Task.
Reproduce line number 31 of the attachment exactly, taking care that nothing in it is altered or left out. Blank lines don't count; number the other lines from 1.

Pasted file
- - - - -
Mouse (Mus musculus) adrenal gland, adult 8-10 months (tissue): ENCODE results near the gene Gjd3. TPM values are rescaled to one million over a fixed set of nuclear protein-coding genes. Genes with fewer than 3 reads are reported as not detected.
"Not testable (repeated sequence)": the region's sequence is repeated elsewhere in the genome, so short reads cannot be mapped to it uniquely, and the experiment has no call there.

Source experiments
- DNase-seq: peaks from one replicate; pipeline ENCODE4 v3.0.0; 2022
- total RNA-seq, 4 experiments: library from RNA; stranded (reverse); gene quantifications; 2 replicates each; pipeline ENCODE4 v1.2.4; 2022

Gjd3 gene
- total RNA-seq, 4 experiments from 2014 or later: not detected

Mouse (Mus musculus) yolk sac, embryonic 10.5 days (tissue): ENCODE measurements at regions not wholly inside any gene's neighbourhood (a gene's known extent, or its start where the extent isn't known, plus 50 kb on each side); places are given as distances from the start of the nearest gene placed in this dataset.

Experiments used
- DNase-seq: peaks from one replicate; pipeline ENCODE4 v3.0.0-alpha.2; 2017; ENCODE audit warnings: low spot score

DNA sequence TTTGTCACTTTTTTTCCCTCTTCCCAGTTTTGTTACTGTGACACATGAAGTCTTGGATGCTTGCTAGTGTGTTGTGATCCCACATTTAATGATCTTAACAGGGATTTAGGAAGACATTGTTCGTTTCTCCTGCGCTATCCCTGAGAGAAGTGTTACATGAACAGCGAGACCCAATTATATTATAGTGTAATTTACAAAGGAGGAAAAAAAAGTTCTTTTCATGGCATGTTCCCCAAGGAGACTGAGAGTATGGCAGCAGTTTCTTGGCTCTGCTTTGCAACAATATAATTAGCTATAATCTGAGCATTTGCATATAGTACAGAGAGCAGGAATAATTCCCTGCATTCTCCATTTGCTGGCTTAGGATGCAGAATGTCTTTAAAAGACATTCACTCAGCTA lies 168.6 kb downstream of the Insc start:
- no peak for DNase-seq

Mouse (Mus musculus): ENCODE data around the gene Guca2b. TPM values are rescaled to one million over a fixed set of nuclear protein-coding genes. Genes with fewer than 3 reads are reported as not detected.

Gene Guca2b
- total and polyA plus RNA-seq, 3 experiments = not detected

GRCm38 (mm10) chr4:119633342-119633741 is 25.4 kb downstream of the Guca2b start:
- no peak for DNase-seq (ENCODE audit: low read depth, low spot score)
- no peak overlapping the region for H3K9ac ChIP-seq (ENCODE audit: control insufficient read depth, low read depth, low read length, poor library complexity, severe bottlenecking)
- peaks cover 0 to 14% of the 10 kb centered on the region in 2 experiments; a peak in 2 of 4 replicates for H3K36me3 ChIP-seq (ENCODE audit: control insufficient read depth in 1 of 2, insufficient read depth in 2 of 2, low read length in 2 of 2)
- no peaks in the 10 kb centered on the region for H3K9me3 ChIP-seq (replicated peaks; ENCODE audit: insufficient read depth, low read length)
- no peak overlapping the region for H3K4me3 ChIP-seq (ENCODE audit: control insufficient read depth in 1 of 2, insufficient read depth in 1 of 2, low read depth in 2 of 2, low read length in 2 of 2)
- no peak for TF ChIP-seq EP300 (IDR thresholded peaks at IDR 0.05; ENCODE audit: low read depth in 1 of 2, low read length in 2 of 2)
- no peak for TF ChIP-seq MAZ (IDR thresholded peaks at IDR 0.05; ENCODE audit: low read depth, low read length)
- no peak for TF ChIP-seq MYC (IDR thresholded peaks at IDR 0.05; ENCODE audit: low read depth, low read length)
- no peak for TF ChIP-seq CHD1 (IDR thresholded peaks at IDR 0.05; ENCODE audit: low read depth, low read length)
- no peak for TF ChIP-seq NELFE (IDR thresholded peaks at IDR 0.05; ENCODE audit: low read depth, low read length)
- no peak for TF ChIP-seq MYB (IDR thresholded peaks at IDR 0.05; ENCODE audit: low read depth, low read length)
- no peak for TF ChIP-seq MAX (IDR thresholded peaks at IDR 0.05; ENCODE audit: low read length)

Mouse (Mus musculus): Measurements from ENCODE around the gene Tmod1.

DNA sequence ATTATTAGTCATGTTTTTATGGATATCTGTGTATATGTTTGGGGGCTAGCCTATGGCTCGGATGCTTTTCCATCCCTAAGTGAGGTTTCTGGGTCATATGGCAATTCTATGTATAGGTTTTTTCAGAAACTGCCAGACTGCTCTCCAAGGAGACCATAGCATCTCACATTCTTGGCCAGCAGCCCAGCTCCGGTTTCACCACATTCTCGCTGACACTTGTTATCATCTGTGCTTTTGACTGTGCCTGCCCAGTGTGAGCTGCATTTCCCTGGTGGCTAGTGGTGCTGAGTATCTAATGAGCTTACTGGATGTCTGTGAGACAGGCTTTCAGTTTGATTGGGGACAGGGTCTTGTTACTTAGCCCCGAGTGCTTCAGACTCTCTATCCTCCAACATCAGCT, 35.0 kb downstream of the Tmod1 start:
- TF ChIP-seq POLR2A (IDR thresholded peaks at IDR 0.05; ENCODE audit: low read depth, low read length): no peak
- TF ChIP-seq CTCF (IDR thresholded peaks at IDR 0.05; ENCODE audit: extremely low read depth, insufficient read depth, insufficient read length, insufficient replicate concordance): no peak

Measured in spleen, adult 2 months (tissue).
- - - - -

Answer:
- TF ChIP-seq POLR2A (IDR thresholded peaks at IDR 0.05; ENCODE audit: low read depth, low read length): no peak